The former staffer present at the aircraft carrier bridge incident said he saw Young “lash out” and be “outright mean” to other lawmakers in caucus meetings.
Kochmar, of Federal Way, alluded to a caucus disagreement with Young when asked by The News Tribune and The Olympian whether such an incident occurred, but declined to give details.
She said she “just believed (Young) was passionate about what he was talking about,” and that it didn’t bother her “in the least.”
Most interviewed who said they’d seen or experienced outbursts from Young said they typically were borne out of simple disagreements or day-to-day questioning of Young’s decision-making.
On the campaign trail
French, Young’s campaign manager in 2014, said she saw Young lose his temper frequently because of normal stresses of running for office.
Before her time with Young, she was in the Navy for about 20 years, working as a chaplain’s assistant. About 10 of those years were in San Diego. French retired while at the naval base in Kitsap County.
French, 50, said she couldn’t remember whether Young ever swore at her, but said the yelling became so bad she addressed it with him.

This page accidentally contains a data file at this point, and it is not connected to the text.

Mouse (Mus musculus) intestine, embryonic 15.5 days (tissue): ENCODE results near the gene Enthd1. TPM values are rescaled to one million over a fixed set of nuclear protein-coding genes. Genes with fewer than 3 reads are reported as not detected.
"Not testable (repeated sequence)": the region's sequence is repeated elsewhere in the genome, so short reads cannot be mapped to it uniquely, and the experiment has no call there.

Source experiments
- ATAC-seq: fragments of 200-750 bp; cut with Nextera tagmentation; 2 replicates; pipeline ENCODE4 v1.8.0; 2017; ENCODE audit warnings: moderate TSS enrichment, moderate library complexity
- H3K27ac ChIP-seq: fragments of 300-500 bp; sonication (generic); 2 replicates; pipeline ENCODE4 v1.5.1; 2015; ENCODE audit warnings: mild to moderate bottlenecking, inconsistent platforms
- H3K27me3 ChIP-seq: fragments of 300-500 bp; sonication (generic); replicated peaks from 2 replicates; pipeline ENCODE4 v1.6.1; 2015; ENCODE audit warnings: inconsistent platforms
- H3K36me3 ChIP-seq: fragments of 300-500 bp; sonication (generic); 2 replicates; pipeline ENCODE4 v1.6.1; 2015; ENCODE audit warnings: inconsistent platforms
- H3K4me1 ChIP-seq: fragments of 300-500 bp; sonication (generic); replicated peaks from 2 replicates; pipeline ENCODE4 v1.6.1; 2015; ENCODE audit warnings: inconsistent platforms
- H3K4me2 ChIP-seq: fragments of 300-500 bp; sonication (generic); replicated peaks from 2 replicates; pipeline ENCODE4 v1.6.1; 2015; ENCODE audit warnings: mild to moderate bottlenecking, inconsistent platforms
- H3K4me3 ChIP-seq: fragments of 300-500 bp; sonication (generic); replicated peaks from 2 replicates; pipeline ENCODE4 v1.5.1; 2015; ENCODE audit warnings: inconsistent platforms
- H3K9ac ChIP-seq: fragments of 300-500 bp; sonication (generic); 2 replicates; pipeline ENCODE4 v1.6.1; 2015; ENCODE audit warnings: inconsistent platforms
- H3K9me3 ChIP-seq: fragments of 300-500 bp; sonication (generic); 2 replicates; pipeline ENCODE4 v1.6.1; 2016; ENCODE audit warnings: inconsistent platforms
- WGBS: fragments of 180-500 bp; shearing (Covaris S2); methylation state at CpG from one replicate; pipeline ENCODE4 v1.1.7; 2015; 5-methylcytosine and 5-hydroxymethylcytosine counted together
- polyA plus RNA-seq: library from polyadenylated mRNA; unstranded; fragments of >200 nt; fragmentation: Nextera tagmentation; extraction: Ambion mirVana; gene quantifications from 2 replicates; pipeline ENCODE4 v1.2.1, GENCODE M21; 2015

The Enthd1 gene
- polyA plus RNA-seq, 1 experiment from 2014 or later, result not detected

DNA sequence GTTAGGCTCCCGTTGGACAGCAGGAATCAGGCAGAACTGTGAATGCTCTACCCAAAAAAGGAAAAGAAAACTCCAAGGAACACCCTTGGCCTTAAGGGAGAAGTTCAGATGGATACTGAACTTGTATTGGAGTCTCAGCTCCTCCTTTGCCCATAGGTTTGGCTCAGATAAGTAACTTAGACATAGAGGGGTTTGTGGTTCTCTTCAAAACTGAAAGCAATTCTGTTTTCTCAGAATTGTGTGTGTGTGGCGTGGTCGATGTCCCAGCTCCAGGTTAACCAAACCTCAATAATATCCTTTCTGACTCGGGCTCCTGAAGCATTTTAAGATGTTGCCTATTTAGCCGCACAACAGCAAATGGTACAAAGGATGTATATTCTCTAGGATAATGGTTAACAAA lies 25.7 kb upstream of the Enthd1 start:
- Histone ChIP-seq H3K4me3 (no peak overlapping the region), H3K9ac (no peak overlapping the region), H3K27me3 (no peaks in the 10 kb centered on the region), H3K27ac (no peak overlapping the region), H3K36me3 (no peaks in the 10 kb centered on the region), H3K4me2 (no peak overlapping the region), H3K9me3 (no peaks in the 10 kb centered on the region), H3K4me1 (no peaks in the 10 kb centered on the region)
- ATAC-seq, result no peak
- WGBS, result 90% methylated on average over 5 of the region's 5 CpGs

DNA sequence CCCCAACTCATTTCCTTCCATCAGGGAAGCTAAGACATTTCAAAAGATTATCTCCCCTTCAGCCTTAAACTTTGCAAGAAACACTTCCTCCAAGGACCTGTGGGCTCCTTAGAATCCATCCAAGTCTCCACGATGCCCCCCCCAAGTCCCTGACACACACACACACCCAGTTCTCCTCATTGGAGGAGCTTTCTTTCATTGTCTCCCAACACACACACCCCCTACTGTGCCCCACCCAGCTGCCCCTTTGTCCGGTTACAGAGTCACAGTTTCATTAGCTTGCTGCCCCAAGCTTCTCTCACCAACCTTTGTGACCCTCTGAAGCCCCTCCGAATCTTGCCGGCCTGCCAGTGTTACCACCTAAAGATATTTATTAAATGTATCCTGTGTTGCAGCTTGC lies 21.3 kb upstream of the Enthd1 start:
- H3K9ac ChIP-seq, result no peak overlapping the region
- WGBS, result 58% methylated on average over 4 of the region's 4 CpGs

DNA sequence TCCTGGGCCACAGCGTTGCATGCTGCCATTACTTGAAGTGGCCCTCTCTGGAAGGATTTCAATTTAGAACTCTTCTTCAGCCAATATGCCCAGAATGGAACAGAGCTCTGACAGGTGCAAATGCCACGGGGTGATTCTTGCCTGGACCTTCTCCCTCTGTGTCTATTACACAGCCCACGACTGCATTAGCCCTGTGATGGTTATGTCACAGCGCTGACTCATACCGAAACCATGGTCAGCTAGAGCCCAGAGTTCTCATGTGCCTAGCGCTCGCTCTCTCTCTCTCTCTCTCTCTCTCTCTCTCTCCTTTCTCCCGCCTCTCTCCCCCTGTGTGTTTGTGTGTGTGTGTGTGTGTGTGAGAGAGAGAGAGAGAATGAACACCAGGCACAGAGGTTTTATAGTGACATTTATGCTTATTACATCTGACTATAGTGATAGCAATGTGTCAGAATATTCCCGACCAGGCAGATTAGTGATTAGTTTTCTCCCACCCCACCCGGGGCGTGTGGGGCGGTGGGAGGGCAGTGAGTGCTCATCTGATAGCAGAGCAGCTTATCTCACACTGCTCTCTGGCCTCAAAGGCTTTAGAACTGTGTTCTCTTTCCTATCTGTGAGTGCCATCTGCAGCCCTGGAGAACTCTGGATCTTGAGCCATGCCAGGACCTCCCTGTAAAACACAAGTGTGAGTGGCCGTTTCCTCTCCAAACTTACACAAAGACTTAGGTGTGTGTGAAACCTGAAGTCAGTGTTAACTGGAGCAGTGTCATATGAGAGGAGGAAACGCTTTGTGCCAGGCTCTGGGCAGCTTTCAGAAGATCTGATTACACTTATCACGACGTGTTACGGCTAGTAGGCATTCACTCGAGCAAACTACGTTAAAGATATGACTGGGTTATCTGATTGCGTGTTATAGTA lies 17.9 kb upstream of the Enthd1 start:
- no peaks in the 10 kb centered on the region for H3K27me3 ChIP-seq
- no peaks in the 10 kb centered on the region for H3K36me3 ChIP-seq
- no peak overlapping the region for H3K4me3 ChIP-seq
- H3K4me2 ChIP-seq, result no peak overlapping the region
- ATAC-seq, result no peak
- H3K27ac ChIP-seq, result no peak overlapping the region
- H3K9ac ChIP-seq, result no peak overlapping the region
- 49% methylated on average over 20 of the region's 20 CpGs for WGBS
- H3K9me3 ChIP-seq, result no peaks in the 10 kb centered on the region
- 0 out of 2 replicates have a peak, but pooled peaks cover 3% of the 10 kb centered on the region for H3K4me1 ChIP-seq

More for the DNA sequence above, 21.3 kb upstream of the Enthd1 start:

Even with her pleas for him to stop, French said, she routinely was screamed at during weekly staffing calls on Sunday nights.
“I used to call it the weekly staff beating” as a dark joke, she said. She added: “It was humiliating when he did it to me in front of people.”
The ex-House staffer who witnessed Young yelling at an assistant over the aircraft carrier idea said he participated in conference calls during which Young would “verbally berate people.”
French, who now works at a national security nonprofit in Virginia Beach, Virginia, said she thought Young had “his heart in the right place,” and is a good lawmaker who shares her political values.
She said he simply has a “communication problem” that needs to be addressed.
Legislative administration has said it’s working to respond to a records request by The News Tribune and The Olympian for complaints against state lawmakers and investigations into their conduct over a five-year-period.
Young acknowledged that French spoke to him about feeling mistreated. But he said she was exaggerating about conference calls in which he demanded she improve her work performance.
He said he and other campaign workers had raised their voices on the calls, but said it was never overboard, defamatory or laced with profanity.
“If berating is a matter of, ‘Am I screaming at you, defaming your character and insulting you in front of people,’ then no I’ve never done that,” Young said, speaking generally about his treatment of staff. “I’ve disagreed strongly and told people that they need to get their job done.”
He said he has used expletives in the workplace in a casual manner, but never to insult employees. He also showed the newspapers text messages from a former legislative assistant — who Young said he believed to be one of those making accusations against him — saying the assistant would love to work for Young again.